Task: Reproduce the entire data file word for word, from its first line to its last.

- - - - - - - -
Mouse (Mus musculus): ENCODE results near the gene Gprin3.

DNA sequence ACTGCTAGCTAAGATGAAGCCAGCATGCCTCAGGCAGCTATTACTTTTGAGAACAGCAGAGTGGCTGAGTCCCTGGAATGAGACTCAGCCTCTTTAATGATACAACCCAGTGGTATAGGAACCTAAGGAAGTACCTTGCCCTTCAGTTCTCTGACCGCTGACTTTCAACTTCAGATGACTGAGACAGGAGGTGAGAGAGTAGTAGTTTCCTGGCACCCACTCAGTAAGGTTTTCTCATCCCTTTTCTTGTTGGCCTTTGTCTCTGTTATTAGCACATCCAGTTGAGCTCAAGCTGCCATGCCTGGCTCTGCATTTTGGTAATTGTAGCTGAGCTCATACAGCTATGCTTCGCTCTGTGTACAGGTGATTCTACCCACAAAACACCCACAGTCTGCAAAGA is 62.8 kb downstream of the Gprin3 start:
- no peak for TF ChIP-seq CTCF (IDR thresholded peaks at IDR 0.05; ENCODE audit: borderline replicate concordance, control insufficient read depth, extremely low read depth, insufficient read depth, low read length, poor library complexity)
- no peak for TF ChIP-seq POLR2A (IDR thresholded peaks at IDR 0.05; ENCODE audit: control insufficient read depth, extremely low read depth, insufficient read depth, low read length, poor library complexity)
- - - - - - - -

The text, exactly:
Mouse (Mus musculus): ENCODE results near the gene Gprin3.

DNA sequence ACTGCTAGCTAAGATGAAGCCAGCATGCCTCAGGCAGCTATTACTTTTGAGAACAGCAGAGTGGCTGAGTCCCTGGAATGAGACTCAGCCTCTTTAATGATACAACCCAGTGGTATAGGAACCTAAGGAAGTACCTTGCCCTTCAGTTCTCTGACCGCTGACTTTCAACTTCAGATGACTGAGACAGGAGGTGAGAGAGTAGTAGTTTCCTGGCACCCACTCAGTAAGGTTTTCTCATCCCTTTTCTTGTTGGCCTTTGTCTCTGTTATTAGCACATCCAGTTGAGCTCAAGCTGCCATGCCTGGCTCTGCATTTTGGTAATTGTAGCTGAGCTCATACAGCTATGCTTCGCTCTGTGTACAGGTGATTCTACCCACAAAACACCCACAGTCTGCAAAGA is 62.8 kb downstream of the Gprin3 start:
- no peak for TF ChIP-seq CTCF (IDR thresholded peaks at IDR 0.05; ENCODE audit: borderline replicate concordance, control insufficient read depth, extremely low read depth, insufficient read depth, low read length, poor library complexity)
- no peak for TF ChIP-seq POLR2A (IDR thresholded peaks at IDR 0.05; ENCODE audit: control insufficient read depth, extremely low read depth, insufficient read depth, low read length, poor library complexity)